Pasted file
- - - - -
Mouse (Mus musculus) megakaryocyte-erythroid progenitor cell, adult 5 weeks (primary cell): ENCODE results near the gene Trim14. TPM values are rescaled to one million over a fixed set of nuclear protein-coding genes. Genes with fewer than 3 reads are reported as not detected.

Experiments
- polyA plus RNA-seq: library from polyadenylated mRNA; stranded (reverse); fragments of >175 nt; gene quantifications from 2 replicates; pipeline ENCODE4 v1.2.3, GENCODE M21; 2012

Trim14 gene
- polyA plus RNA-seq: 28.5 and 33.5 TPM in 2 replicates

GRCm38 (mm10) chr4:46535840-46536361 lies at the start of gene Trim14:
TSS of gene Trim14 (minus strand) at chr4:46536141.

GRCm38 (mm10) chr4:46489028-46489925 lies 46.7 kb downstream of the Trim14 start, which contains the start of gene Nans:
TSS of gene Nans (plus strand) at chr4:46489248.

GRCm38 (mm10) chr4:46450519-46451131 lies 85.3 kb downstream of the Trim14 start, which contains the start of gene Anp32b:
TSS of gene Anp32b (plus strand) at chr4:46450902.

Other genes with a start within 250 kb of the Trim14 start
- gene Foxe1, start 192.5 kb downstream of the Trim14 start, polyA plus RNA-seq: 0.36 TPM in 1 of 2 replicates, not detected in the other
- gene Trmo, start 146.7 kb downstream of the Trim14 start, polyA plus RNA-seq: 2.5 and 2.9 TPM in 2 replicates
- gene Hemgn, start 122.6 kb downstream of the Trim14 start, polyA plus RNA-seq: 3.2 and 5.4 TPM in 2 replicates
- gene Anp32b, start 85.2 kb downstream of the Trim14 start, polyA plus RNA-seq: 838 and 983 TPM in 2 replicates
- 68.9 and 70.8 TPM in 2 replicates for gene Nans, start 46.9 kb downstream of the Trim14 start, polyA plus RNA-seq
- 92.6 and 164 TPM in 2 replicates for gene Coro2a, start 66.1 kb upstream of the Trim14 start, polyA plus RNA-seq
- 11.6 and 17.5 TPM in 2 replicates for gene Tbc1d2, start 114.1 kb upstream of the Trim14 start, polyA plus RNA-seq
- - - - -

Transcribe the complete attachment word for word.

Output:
Mouse (Mus musculus) megakaryocyte-erythroid progenitor cell, adult 5 weeks (primary cell): ENCODE results near the gene Trim14. TPM values are rescaled to one million over a fixed set of nuclear protein-coding genes. Genes with fewer than 3 reads are reported as not detected.

Experiments
- polyA plus RNA-seq: library from polyadenylated mRNA; stranded (reverse); fragments of >175 nt; gene quantifications from 2 replicates; pipeline ENCODE4 v1.2.3, GENCODE M21; 2012

Trim14 gene
- polyA plus RNA-seq: 28.5 and 33.5 TPM in 2 replicates

GRCm38 (mm10) chr4:46535840-46536361 lies at the start of gene Trim14:
TSS of gene Trim14 (minus strand) at chr4:46536141.

GRCm38 (mm10) chr4:46489028-46489925 lies 46.7 kb downstream of the Trim14 start, which contains the start of gene Nans:
TSS of gene Nans (plus strand) at chr4:46489248.

GRCm38 (mm10) chr4:46450519-46451131 lies 85.3 kb downstream of the Trim14 start, which contains the start of gene Anp32b:
TSS of gene Anp32b (plus strand) at chr4:46450902.

Other genes with a start within 250 kb of the Trim14 start
- gene Foxe1, start 192.5 kb downstream of the Trim14 start, polyA plus RNA-seq: 0.36 TPM in 1 of 2 replicates, not detected in the other
- gene Trmo, start 146.7 kb downstream of the Trim14 start, polyA plus RNA-seq: 2.5 and 2.9 TPM in 2 replicates
- gene Hemgn, start 122.6 kb downstream of the Trim14 start, polyA plus RNA-seq: 3.2 and 5.4 TPM in 2 replicates
- gene Anp32b, start 85.2 kb downstream of the Trim14 start, polyA plus RNA-seq: 838 and 983 TPM in 2 replicates
- 68.9 and 70.8 TPM in 2 replicates for gene Nans, start 46.9 kb downstream of the Trim14 start, polyA plus RNA-seq
- 92.6 and 164 TPM in 2 replicates for gene Coro2a, start 66.1 kb upstream of the Trim14 start, polyA plus RNA-seq
- 11.6 and 17.5 TPM in 2 replicates for gene Tbc1d2, start 114.1 kb upstream of the Trim14 start, polyA plus RNA-seq